12. Wireless carriers will get into trouble because of their failure to offer system software updates for still-under-contract Android phones. Users will be burned by security or reliability problems that are fixed in newer Android versions that the carrier fails to provide.

13. A minor scandal will erupt over a computer science research project that causes avoidable harm to users, after the researchers omitted the standard IRB human subjects review.

14. Some prominent web sites will start supporting Do Not Track and at least one major country will attach requirements for how sites must respect DNT. Despite much discussion, there will be no US mandate for DNT and many web sites will flagrantly ignore it.

15. Ad blocking, and privacy-motivated content blocking generally, will gain more usage and legitimacy as users increasingly see blocking as the most effective way to navigate the confusing thicket of web privacy concerns.

16. Overseas and military voters will continue to cast votes through flagrantly insecure means (e.g. email without paper backup) and there will be a push to expand these programs to domestic voters despite their obvious flaws.

17. A popular competitive TV show, where viewers vote for their favorites through text messages and/or the web, will be rumored to have had its voting process “hacked” (or perhaps someone will take post-facto credit for such a hack). The show’s management will try to cover up or deny this, claiming that the system is totally secure when it obviously is not, leading to allegations that the show’s producers are manipulating the vote.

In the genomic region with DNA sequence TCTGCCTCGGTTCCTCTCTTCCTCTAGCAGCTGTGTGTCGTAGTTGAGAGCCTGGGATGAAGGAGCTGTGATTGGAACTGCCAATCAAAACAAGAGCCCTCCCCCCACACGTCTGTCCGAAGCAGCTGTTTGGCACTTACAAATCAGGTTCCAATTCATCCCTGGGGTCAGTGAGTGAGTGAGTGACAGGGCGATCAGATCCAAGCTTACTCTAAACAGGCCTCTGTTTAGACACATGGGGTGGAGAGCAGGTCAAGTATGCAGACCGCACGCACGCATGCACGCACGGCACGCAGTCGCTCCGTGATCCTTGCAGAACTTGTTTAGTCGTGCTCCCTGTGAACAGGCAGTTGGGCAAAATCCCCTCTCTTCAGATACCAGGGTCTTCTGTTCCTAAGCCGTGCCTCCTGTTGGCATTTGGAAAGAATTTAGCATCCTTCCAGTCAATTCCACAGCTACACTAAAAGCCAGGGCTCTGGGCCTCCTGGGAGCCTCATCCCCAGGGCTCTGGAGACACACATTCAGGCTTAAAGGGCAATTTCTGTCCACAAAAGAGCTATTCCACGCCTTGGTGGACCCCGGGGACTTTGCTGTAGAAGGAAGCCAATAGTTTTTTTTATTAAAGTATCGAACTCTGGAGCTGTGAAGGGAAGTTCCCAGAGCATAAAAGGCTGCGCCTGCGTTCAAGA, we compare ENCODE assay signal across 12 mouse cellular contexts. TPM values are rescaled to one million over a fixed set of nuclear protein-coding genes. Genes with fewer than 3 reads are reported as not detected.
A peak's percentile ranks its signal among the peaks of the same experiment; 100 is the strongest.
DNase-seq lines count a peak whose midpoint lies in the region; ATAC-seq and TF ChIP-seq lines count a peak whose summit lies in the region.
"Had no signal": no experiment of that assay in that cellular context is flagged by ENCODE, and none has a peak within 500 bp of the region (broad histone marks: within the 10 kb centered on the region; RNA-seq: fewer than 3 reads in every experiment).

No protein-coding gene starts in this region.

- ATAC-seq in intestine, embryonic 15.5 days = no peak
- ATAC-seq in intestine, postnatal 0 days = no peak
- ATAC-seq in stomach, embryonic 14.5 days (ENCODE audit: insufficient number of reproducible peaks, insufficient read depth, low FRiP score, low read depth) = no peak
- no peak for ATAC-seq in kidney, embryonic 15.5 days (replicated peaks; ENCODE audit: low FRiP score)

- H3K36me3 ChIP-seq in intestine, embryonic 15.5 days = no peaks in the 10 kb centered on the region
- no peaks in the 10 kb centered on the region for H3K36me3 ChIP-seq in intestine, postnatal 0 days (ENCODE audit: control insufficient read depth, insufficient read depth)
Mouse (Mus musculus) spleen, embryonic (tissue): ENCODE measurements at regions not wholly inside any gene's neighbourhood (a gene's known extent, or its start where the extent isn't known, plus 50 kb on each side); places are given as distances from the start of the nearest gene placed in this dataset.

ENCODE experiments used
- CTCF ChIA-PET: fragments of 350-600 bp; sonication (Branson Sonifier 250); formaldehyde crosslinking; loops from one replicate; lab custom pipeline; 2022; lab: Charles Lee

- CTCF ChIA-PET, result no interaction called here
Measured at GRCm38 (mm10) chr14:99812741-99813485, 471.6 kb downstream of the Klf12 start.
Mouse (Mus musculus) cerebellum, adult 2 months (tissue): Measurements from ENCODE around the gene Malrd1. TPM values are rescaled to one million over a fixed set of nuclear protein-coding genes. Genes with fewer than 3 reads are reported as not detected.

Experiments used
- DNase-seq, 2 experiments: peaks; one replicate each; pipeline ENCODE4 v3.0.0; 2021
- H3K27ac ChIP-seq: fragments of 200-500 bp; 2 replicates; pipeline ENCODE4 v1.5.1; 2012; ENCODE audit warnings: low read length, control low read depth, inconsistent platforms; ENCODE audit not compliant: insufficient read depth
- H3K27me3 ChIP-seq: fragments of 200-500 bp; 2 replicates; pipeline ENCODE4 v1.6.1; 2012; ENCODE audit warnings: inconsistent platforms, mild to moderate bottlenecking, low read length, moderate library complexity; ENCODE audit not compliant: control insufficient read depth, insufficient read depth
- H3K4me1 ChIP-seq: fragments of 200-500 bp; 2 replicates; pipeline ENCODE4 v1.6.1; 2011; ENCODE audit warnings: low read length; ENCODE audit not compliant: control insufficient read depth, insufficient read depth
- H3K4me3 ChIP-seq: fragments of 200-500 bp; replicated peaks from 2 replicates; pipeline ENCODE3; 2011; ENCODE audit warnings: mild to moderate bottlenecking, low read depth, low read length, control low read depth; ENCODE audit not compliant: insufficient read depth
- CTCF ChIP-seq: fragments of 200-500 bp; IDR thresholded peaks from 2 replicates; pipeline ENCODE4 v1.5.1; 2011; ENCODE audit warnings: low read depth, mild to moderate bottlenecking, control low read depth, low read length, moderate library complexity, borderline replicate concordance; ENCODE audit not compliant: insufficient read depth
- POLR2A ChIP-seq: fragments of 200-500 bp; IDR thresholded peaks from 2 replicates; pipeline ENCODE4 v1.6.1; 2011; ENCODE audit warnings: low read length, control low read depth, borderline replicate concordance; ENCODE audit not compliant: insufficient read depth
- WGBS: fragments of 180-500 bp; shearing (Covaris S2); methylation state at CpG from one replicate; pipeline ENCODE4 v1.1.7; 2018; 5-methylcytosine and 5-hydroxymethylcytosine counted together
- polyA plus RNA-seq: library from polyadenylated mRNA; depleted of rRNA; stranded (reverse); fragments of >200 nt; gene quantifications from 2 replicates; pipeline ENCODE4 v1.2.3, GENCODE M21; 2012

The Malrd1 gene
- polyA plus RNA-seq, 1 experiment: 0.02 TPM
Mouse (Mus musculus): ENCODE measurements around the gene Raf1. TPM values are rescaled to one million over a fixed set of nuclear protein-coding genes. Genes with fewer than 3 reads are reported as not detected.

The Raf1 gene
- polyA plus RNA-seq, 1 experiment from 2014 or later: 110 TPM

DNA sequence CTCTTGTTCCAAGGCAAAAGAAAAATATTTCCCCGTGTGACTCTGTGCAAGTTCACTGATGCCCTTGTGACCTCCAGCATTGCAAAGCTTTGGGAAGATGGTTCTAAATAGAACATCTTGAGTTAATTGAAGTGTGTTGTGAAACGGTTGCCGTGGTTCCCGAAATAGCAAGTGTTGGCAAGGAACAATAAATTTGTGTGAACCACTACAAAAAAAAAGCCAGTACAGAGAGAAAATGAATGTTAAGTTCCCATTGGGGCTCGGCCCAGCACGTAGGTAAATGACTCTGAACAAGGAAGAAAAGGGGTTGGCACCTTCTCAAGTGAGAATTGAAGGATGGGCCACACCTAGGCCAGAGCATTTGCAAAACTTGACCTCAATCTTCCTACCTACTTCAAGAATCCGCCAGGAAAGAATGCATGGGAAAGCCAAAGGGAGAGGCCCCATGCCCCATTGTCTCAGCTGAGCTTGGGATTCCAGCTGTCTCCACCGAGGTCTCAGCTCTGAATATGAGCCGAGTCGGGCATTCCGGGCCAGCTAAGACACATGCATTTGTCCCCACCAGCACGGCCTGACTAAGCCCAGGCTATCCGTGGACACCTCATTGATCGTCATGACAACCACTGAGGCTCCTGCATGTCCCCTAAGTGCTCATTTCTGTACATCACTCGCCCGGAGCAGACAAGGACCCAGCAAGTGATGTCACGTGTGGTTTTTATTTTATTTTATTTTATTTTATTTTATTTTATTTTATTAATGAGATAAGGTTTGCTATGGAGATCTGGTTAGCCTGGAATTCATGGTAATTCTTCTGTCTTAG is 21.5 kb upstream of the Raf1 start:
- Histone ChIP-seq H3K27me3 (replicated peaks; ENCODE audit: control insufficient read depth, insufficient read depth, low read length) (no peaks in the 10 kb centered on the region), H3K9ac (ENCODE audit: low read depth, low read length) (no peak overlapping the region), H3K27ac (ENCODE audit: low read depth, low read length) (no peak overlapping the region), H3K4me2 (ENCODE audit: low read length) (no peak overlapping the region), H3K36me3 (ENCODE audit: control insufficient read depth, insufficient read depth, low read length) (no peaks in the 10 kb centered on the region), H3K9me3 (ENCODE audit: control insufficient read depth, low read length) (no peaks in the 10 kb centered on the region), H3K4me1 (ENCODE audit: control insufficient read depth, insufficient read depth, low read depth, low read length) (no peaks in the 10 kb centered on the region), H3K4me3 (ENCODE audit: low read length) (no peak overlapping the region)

18. One of the hot topics in cybersecurity this year will be the legitimacy of counter-offensive cyber-operations (i.e. hacking back at whoever is hacking you). Somebody will get in trouble and/or get sued for a botched counter-offensive operation.

19. There will be further newsworthy incidents of data exfiltration from large industrial, government, or military enterprises. Congress will hold hearings and there will be some consternation about how government should or shouldn’t protect non-government actors from such attacks.

20. The battle between countries that censor or control their citizen’s access to the full Internet (e.g., China with its Great Firewall) and technologies that try to work around the blockages (e.g., Tor) will continue without signficant advances on either side, but not without hype for some new “major development.”

21. There will be a dispute over whether a CDN like CloudFlare or cloud hosting service like Amazon EC2 is providing material support for terrorists by, e.g., hosting Hamas.

22. An online-only show will get support for an Emmy nomination, but is ruled ineligible.

23. Massive open online courses (MOOCs) will enroll more students and there will be some consolidation in the market for MOOC platforms. Non-profit platforms will slowly gain market share, as institutions worry about the credential-granting business models that will start to proliferate on the for-profit platforms.

The preceding is re-published on TAP with permission by its author, Professor Ed Felten, Director of the Center for Information Technology Policy at Princeton University. “Predictions for 2013” was originally published January 7, 2013 on Freedom to Tinker.